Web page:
One soul. One pact with the Devil. One chance at love.
Elizabeth Murray has been condemned to burn at the stake. As she awaits her fate, a strange, handsome man visits her cell. He offers her a deal: her soul in return for immortality, but what he offers is not a normal life. To survive Elizabeth must become Death itself.
Elizabeth must ease the passing of all those who die, appearing at the point of death and using her compassion to guide them over the threshold. She accepts and, for 500 years, whirls from one death to the next, never stopping to think of the life she never lived. Until one day, everything changes. She – Death – falls in love.
Desperate to escape the terms of her deal, she summons the man who saved her. He agrees to release her on one condition: that she gives him five lives. These five lives she must take herself, each one more difficult and painful than the last.
I was scrolling down the my timeline on twitter, as you do, and came across a tweet from Unbound that 5 lucky people could win a copy of The Life of Death. After a quick google, I felt like I’d really enjoy this book so I decided to give it a retweet and enter, lo and behold I won a copy! A big thanks to Unbound for hosting this competition and sharing such great titles.
The novel is focused on Elizabeth or Lizzy Murray as she navigates her role as ‘Death’ and gives comfort to the souls of those who are close to passing. I thought this was such a unique and interesting concept for a story and there were some truly touching moments as the book progressed. We read as she fulfils her deal with the devil to help these souls, over hundreds of years. I loved the bits of history or different time periods we got to see Lizzy experience and how each person she visited, is distinct and has their own voice.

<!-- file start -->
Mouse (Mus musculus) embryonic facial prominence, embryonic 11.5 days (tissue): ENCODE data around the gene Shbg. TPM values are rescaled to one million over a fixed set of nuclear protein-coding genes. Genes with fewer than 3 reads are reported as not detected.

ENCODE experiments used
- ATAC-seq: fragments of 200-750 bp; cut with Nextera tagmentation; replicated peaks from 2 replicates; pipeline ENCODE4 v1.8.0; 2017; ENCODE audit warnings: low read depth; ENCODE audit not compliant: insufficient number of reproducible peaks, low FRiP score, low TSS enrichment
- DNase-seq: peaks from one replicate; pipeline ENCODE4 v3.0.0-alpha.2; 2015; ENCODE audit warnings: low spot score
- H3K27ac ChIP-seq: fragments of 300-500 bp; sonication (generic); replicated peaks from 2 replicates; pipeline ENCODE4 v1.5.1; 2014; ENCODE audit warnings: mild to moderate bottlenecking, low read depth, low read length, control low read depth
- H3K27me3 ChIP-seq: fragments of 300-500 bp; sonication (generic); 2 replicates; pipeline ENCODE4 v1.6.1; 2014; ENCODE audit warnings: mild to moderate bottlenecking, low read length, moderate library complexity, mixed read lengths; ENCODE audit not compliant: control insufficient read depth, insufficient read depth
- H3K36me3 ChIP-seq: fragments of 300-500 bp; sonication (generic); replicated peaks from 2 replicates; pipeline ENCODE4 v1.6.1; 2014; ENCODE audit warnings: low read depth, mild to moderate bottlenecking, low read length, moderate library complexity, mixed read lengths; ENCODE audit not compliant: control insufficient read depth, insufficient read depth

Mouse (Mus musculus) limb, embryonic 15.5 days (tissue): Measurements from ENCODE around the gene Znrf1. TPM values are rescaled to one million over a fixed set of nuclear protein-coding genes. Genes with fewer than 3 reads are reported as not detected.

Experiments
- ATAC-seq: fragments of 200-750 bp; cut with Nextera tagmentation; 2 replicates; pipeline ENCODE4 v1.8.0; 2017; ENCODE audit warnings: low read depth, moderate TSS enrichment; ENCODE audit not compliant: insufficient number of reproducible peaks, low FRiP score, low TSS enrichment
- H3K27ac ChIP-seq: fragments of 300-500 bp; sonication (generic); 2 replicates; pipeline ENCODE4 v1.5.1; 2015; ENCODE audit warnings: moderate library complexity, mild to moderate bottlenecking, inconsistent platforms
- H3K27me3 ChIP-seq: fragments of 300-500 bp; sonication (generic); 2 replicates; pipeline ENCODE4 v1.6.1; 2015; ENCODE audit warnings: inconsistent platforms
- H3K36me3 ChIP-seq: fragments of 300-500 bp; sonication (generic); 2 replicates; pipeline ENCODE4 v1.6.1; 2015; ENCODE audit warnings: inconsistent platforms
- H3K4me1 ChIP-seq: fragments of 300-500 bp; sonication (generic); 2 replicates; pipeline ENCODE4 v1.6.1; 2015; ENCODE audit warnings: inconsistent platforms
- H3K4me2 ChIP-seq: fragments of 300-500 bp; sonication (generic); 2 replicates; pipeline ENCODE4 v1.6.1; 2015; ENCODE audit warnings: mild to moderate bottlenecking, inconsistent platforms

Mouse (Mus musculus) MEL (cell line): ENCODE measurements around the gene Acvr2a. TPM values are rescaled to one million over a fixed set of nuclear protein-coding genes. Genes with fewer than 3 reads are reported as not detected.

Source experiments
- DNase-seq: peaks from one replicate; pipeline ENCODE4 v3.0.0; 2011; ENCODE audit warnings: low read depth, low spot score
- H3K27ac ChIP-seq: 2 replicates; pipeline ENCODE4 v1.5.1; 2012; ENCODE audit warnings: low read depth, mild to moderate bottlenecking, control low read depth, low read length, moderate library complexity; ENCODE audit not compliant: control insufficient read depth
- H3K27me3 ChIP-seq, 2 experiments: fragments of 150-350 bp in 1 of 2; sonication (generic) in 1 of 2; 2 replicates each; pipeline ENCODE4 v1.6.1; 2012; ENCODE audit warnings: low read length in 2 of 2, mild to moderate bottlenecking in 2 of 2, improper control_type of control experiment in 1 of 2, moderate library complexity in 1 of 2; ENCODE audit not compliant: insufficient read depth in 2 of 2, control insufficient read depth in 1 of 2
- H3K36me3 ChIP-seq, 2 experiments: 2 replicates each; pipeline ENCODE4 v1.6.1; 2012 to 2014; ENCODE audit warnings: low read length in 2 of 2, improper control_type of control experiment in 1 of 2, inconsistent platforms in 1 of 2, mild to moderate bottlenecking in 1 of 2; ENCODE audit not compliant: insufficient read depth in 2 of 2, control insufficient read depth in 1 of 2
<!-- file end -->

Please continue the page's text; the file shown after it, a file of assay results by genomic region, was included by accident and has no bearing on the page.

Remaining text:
You discover in the authors note page at the beginning that the author, Lucy Booth was diagnosed with cancer after which she wrote The Life of Death. Sadly she did not live to see it published but this gave the book another layer of meaning for me. It’s poignant to read Lizzy’s journey in the book and the meditation on life and death and consider how Booth may have been thinking about these issues whilst writing and dealing with her diagnosis. I feel honoured to have read her book and have connected with her words so deeply. This book deals with very human issues and it speaks to the sensitive and scared part of us all that wonders about death, love and loss.
I also liked the element of the deal Lizzy makes in order to win her soul back; she must complete the difficult task of taking the lives of 5 people, with each one getting progressively harder and more emotionally taxing. Here Booth forces both Lizzy and readers to question themselves, is it okay for Lizzy to take five lives in place of her own? How far would someone go for their own purposes? Is there any way it can even be done without losing your morals? So many valid points here and Booth explores them all through Lizzys inner turmoil as she sets about her task.
Overall, I enjoyed reading The Life of Death, I found it to be a refreshing and deeply important novel. There were some very sad moments for sure and it’s emotional but I think readers from all walks of life will be able to relate to some element of the novel and feel a connection. I know I certainly did.
Until next time,